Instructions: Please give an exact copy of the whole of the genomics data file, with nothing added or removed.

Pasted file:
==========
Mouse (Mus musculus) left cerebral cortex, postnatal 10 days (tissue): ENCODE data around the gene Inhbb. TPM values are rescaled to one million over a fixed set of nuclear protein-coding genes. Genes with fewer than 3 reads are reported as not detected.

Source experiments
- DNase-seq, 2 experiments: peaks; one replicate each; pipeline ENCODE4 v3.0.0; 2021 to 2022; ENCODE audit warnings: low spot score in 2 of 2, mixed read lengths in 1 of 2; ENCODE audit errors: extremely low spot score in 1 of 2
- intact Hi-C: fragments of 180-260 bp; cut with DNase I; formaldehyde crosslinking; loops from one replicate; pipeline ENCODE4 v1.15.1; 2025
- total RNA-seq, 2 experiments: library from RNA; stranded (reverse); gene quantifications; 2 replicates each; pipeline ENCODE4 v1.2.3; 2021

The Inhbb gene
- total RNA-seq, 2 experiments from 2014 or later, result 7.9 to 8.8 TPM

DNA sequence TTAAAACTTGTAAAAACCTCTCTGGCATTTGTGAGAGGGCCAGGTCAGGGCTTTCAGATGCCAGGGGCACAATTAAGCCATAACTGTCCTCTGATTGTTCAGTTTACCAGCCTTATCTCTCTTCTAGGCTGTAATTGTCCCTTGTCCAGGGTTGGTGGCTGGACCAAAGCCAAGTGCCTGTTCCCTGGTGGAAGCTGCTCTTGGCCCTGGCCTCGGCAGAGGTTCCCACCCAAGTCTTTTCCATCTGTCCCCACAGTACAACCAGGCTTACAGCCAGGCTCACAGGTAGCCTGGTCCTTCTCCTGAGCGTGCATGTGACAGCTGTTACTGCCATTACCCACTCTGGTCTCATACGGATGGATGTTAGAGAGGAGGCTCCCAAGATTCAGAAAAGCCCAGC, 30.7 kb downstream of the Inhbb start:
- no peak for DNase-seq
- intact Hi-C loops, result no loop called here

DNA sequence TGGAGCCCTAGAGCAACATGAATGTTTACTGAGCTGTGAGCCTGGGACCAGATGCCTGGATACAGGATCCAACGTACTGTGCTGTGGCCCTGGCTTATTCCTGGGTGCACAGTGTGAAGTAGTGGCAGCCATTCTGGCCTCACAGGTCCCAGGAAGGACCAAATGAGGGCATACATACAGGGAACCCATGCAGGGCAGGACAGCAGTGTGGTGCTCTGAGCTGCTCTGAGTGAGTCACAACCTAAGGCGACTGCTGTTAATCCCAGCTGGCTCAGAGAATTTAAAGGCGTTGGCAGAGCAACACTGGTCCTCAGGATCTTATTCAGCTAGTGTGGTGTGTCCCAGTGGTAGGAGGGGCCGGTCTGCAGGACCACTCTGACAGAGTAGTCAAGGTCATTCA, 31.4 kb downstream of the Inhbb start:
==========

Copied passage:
Mouse (Mus musculus) left cerebral cortex, postnatal 10 days (tissue): ENCODE data around the gene Inhbb. TPM values are rescaled to one million over a fixed set of nuclear protein-coding genes. Genes with fewer than 3 reads are reported as not detected.

Source experiments
- DNase-seq, 2 experiments: peaks; one replicate each; pipeline ENCODE4 v3.0.0; 2021 to 2022; ENCODE audit warnings: low spot score in 2 of 2, mixed read lengths in 1 of 2; ENCODE audit errors: extremely low spot score in 1 of 2
- intact Hi-C: fragments of 180-260 bp; cut with DNase I; formaldehyde crosslinking; loops from one replicate; pipeline ENCODE4 v1.15.1; 2025
- total RNA-seq, 2 experiments: library from RNA; stranded (reverse); gene quantifications; 2 replicates each; pipeline ENCODE4 v1.2.3; 2021

The Inhbb gene
- total RNA-seq, 2 experiments from 2014 or later, result 7.9 to 8.8 TPM

DNA sequence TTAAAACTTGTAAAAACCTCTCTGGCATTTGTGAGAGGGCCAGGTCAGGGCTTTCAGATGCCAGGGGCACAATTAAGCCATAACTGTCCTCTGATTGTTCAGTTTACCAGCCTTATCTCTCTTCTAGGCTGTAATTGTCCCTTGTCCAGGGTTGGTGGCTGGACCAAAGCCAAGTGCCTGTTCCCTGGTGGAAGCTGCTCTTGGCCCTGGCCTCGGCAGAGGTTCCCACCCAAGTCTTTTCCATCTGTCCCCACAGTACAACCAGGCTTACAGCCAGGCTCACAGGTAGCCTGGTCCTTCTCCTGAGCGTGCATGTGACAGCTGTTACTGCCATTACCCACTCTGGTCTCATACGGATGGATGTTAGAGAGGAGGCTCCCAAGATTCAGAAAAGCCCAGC, 30.7 kb downstream of the Inhbb start:
- no peak for DNase-seq
- intact Hi-C loops, result no loop called here

DNA sequence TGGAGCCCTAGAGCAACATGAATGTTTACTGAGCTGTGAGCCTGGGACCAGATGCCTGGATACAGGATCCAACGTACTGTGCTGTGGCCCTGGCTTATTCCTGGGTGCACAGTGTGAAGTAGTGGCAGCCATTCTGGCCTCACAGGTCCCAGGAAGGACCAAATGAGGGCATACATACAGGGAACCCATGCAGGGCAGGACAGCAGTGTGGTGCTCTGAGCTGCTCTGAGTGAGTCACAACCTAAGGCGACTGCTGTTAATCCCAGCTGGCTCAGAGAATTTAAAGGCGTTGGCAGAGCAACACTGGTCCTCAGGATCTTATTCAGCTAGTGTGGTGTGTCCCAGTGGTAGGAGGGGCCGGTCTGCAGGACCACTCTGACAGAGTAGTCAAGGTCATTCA, 31.4 kb downstream of the Inhbb start: